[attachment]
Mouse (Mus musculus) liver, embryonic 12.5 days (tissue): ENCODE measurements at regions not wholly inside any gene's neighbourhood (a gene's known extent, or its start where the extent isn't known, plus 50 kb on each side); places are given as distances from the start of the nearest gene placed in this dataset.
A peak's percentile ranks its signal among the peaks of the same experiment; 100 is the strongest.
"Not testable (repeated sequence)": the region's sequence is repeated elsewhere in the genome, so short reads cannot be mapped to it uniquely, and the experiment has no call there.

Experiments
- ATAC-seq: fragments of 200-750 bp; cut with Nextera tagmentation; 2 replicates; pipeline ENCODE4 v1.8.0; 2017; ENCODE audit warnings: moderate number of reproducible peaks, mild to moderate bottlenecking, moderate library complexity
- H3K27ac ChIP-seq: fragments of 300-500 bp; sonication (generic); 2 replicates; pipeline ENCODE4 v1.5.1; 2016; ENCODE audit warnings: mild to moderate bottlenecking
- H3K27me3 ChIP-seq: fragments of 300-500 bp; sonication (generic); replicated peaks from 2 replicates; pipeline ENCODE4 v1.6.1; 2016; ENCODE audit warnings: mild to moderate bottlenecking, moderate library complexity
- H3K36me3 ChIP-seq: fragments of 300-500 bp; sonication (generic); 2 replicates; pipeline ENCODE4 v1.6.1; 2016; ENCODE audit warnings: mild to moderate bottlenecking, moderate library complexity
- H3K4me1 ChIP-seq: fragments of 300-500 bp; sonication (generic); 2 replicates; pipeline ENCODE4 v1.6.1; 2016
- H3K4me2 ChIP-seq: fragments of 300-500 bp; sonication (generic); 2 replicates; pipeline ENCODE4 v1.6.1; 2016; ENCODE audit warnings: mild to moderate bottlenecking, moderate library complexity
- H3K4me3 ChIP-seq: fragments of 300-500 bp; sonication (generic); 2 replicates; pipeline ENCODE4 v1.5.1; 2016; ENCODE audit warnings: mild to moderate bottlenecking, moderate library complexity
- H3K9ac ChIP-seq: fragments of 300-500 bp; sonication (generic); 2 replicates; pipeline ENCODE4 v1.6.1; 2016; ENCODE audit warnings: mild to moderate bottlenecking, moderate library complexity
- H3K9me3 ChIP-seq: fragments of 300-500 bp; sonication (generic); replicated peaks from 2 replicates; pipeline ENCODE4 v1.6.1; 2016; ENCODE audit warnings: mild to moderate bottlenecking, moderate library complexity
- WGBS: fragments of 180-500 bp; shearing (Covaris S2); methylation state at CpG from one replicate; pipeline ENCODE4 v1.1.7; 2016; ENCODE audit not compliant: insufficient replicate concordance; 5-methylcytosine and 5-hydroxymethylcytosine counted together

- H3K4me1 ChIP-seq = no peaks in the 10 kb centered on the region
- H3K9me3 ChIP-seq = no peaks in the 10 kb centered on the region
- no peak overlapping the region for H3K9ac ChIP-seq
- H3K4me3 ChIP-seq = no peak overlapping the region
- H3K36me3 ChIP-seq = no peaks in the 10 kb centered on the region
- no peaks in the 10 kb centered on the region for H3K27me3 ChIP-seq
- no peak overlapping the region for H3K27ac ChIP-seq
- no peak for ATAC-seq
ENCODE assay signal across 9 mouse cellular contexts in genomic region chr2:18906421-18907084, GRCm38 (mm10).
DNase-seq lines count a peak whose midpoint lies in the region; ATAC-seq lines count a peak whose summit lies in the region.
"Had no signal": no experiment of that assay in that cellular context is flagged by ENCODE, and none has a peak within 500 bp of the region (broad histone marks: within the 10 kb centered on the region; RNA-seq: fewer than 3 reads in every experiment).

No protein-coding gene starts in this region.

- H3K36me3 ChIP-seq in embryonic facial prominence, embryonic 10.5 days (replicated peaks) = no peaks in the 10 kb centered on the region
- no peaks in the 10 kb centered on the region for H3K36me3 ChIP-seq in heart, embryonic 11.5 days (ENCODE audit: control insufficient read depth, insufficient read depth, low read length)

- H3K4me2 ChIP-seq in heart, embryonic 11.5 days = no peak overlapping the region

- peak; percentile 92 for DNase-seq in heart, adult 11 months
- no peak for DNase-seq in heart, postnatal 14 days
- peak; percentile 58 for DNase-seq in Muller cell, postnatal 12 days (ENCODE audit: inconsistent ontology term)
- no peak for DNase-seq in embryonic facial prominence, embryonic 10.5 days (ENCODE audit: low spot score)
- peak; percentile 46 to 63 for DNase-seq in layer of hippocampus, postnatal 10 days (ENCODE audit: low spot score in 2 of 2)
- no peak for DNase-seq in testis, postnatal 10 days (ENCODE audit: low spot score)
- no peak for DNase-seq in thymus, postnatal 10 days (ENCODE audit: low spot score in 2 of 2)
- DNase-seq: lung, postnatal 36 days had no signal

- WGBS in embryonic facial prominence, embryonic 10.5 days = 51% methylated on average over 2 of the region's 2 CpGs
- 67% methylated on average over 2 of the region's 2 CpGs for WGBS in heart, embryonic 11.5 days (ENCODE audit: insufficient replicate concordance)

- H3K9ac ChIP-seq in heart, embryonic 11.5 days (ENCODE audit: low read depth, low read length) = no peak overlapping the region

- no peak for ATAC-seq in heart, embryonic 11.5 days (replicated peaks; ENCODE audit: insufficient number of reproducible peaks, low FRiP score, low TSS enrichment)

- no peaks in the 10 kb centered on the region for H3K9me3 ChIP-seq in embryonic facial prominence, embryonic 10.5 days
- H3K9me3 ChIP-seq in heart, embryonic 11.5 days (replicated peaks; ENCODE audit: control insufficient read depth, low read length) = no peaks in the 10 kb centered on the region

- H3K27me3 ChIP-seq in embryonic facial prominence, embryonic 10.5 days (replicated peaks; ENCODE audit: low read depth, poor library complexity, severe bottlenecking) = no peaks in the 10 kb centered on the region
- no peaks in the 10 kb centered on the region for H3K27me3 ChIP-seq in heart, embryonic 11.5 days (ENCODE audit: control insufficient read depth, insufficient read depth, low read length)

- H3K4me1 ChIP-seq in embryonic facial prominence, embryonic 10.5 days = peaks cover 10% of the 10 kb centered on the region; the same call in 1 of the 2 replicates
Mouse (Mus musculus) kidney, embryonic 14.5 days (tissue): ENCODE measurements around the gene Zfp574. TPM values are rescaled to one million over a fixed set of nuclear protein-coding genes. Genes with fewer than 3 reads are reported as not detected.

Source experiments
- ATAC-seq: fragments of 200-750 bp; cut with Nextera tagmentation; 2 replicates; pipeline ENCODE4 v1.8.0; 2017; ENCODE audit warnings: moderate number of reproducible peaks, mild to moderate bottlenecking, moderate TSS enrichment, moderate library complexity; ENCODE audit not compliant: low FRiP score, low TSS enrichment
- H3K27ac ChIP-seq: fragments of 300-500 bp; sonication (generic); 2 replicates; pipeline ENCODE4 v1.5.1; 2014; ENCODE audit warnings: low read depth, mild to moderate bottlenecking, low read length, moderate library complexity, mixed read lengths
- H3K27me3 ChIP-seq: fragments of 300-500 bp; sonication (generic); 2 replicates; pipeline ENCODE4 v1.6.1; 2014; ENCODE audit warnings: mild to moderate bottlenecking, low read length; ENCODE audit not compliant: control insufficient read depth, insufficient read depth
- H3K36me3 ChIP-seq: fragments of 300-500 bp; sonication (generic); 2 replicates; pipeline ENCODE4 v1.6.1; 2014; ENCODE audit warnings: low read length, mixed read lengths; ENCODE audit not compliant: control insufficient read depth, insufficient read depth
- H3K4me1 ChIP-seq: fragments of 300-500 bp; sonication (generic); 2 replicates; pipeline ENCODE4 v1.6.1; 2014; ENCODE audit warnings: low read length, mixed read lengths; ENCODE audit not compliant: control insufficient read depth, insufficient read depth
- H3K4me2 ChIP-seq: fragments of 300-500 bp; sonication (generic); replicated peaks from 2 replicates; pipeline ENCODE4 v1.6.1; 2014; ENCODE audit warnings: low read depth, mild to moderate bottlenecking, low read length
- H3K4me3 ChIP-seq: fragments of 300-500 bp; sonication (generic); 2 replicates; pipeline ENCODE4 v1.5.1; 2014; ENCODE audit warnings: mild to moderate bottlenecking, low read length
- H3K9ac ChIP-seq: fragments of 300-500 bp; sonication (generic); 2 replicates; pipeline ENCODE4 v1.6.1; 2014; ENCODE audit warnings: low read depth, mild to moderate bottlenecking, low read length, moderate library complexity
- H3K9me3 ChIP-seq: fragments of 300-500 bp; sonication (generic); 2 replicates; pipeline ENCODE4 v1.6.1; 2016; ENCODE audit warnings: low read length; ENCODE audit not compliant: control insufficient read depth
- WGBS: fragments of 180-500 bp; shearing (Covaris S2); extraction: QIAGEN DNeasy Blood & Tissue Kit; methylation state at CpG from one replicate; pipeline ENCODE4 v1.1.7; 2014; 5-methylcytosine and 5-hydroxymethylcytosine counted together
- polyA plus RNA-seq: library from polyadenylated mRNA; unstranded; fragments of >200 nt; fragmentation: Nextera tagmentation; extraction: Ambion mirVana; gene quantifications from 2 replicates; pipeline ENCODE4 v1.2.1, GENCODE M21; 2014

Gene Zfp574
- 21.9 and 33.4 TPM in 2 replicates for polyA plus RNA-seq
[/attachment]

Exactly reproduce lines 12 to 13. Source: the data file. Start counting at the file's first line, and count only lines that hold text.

- H3K9ac ChIP-seq: fragments of 300-500 bp; sonication (generic); 2 replicates; pipeline ENCODE4 v1.6.1; 2016; ENCODE audit warnings: mild to moderate bottlenecking, moderate library complexity
- H3K9me3 ChIP-seq: fragments of 300-500 bp; sonication (generic); replicated peaks from 2 replicates; pipeline ENCODE4 v1.6.1; 2016; ENCODE audit warnings: mild to moderate bottlenecking, moderate library complexity